Genetics researchers honored
Two College of Agriculture and Life Sciences faculty members recently received major awards in recognition of their work at the forefront of genetics research. Dr. Eugene Eisen was elected a fellow of the American Association for the Advancement of Sciences, and Dr. William R. Atchley won the Alexander von Humboldt Prize.
Eisens election as an AAAS fellow is one of the highest honors bestowed by the science community. Fellows are selected by their peers in recognition of outstanding accomplishments to advance scientific understanding in their fields and foster new applications of science for the good of society.
Eisen is William Neal Reynolds Professor of Animal Science and Genetics. He was recognized for his pioneering work in quantitative genetics, a field focused on understanding complex characteristics of plants and animals controlled by multiple genes. Eisens focus has been on the genetic and environmental aspects of reproduction and growth.
Among his most significant contributions to animal science has been the development of the laboratory mouse as a model organism for studying livestock genetics. Using the mouse as a model, Eisen has designed experimental methods that have helped animal breeders select for traits of economic importance, such as feed efficiency, litter size and fat/lean ratio.
Like Eisen, Atchley is an AAAS fellow and William Neal Reynolds Professor. Atchley, a faculty member with the departments of Genetics and Statistics, is among the worlds experts in both quantitative genetics and molecular evolution.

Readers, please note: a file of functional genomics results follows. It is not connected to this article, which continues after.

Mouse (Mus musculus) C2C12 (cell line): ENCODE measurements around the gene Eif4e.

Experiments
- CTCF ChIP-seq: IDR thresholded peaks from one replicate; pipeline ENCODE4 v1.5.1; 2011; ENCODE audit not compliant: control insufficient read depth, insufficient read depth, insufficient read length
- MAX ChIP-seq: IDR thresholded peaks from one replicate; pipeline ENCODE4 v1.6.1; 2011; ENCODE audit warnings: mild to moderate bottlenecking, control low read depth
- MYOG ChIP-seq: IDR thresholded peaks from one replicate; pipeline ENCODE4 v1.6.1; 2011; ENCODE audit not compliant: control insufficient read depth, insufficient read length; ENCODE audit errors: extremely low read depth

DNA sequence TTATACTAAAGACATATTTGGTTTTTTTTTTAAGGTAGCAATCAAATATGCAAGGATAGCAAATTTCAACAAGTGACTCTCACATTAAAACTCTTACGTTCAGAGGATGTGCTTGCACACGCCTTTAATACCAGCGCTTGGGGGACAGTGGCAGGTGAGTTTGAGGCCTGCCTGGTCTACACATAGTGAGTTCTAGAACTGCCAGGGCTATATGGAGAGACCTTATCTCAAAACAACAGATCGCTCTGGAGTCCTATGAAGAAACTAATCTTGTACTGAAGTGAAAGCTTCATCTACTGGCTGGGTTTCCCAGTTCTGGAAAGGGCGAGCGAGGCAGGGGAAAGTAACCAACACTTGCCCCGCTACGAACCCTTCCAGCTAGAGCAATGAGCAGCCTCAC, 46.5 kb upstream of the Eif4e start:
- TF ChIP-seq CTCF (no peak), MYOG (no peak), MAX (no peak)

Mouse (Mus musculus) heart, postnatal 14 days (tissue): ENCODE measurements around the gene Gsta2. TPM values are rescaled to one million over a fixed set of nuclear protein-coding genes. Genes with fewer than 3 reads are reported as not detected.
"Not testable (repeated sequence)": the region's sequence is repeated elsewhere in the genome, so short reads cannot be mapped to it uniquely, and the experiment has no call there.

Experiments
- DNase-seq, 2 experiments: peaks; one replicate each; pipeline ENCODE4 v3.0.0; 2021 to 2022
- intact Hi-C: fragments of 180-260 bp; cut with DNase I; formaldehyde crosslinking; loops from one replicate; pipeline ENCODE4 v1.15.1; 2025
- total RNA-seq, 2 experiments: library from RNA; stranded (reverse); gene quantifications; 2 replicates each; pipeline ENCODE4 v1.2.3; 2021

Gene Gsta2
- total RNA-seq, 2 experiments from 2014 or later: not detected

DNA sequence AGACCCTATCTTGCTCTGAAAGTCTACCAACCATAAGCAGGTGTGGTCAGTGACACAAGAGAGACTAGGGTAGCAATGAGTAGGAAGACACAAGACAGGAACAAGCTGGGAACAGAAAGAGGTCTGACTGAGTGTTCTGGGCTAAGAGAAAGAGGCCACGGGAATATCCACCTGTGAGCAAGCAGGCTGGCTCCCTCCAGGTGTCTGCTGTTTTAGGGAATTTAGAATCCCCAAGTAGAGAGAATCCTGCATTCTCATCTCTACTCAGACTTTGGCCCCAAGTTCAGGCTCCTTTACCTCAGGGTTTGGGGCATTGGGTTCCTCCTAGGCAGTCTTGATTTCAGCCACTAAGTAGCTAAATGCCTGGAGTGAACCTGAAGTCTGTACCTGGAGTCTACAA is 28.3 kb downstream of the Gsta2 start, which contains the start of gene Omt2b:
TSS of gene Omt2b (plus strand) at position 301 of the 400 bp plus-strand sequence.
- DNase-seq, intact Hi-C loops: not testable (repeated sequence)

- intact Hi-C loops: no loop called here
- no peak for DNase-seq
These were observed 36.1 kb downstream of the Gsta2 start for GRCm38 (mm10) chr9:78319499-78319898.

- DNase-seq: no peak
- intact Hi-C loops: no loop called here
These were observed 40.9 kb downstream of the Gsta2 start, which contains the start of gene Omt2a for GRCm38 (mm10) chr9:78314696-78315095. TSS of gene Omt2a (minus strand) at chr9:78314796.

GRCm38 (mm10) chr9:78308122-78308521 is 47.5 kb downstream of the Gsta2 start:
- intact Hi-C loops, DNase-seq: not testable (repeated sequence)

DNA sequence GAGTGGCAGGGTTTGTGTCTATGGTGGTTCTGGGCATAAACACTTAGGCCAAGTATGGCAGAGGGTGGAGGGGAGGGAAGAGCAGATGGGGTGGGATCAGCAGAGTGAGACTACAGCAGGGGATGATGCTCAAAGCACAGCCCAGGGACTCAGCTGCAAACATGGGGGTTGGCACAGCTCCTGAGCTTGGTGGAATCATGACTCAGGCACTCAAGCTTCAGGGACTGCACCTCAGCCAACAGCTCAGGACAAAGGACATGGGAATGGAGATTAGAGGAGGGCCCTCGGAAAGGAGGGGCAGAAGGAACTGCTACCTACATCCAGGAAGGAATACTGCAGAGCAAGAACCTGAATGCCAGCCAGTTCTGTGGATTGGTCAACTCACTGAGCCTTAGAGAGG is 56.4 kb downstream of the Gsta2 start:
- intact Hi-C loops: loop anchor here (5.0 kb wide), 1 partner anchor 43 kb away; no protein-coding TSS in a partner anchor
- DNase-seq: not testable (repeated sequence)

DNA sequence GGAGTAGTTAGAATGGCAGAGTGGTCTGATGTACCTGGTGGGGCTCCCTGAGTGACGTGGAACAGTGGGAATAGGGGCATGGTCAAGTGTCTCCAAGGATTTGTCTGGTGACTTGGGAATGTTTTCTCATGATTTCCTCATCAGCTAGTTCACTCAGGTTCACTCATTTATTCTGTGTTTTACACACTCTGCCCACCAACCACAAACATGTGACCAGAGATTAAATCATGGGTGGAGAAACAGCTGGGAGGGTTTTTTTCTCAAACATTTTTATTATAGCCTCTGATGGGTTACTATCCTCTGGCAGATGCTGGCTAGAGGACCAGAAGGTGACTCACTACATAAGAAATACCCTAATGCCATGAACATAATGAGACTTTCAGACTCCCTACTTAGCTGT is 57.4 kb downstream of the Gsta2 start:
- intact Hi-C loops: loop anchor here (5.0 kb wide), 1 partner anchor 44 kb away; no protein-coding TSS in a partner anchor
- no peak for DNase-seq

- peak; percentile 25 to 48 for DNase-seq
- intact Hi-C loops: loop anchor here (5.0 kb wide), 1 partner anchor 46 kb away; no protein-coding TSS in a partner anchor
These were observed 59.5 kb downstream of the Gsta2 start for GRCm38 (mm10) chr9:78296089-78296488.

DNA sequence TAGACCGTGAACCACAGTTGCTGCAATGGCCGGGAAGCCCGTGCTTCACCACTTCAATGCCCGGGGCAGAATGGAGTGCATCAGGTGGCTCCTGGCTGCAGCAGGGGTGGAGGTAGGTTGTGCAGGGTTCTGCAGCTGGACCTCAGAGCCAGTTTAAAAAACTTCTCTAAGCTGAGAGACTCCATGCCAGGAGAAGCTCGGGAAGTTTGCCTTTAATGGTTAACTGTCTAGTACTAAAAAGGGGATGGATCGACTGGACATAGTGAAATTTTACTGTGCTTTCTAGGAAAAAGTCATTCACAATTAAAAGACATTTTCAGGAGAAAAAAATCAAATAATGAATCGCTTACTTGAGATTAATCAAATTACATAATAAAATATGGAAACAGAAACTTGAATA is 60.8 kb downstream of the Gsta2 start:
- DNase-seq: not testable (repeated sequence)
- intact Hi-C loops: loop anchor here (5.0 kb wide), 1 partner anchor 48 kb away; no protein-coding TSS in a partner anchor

The award Atchley received from the Humboldt Foundation in Gemany recognizes scientists whose research has had profound impact on their fields of study. Scientists are nominated for the award by senior German scientists. Atchley was cited for his work in molecular evolution, in particular for research on mathematical modeling of the evolution and structure of a group of regulatory proteins called transcription factors. Transcription factors regulate cell division and control most aspects of cell development.
As winner of the Humboldt Prize, Atchley has been invited to spend 12 months conducting research at a German institution of his choice. While there, he will work with a group of mathematicians on integrating mathematics and molecular biology to better model protein structure and evolution.
Humboldt Prize is but one in a long string for Atchley. In the
past, he has received international fellowships and research
prizes from the Alfred Sloan Foundation, the National Science
Foundation, the National Institutes of Health and the Fulbright